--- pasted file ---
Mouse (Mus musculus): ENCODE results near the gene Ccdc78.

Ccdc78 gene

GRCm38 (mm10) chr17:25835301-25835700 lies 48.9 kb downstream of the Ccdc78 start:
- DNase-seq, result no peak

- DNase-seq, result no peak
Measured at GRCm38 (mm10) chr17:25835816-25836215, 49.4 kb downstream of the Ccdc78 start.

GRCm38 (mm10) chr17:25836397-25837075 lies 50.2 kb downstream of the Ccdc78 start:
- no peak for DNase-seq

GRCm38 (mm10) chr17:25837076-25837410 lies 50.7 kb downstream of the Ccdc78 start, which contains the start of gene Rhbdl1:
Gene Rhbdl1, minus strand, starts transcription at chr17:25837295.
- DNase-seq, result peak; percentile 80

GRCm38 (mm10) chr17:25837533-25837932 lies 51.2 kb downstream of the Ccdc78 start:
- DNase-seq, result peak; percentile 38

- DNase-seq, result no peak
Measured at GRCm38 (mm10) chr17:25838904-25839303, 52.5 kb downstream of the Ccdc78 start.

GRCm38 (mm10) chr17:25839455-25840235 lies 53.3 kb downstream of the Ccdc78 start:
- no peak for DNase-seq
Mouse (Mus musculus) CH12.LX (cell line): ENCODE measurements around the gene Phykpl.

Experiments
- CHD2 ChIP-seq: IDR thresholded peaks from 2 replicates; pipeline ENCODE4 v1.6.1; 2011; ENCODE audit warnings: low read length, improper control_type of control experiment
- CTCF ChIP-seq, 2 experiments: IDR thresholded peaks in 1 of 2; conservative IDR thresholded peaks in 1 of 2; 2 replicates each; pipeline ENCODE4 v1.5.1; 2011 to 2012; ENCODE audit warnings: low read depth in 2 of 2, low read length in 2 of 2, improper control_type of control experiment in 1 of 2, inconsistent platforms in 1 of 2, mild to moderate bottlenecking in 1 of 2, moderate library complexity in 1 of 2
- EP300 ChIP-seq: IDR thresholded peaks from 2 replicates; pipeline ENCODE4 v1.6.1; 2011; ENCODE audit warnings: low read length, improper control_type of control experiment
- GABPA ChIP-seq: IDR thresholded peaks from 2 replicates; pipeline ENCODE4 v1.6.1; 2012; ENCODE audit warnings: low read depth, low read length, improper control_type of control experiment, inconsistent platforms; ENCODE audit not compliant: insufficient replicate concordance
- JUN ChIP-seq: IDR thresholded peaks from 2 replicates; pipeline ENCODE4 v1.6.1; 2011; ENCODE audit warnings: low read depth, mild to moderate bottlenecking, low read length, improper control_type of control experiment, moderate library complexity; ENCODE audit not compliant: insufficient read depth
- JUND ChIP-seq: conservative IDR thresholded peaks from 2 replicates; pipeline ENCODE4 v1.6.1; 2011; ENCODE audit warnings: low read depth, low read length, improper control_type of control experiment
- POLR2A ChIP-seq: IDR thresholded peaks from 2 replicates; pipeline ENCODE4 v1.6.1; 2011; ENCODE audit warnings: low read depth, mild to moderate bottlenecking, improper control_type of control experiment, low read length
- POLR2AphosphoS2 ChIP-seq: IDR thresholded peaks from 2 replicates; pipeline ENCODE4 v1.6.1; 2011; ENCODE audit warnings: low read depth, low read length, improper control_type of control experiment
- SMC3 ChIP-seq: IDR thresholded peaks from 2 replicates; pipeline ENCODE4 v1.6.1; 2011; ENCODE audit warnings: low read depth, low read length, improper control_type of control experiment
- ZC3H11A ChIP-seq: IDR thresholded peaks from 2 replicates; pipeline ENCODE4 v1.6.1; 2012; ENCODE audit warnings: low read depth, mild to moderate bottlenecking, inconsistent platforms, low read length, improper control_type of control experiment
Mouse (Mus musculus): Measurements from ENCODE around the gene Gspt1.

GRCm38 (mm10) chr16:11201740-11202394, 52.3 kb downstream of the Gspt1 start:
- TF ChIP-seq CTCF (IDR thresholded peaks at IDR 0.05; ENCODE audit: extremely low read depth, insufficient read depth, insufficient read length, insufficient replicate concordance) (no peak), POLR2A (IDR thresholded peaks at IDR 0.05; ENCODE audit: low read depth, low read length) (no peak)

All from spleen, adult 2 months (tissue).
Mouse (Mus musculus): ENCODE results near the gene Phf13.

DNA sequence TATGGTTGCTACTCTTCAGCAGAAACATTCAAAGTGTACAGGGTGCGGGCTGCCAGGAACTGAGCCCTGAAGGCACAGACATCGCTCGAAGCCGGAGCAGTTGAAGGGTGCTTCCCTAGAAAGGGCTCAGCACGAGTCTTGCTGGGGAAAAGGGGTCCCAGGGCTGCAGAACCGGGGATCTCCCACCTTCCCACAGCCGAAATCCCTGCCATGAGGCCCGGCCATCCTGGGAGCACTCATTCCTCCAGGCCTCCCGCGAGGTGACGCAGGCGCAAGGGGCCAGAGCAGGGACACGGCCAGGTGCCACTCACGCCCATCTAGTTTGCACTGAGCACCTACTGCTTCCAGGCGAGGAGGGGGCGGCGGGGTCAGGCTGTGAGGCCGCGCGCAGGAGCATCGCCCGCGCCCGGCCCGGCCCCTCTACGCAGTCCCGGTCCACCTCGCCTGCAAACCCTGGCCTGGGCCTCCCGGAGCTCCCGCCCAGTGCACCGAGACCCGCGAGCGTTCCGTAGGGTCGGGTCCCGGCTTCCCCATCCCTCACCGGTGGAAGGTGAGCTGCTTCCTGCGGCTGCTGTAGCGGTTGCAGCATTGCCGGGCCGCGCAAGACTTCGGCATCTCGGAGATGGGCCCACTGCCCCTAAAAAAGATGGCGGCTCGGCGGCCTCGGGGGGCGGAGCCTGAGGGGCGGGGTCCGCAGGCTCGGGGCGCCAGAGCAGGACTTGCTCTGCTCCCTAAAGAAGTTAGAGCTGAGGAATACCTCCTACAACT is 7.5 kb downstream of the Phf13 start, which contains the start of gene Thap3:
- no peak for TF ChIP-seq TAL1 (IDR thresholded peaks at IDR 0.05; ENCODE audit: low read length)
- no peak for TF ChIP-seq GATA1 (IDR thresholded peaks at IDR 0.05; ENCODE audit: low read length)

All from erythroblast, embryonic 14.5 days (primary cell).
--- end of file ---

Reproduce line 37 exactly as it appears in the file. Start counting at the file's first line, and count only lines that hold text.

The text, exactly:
- no peak for TF ChIP-seq GATA1 (IDR thresholded peaks at IDR 0.05; ENCODE audit: low read length)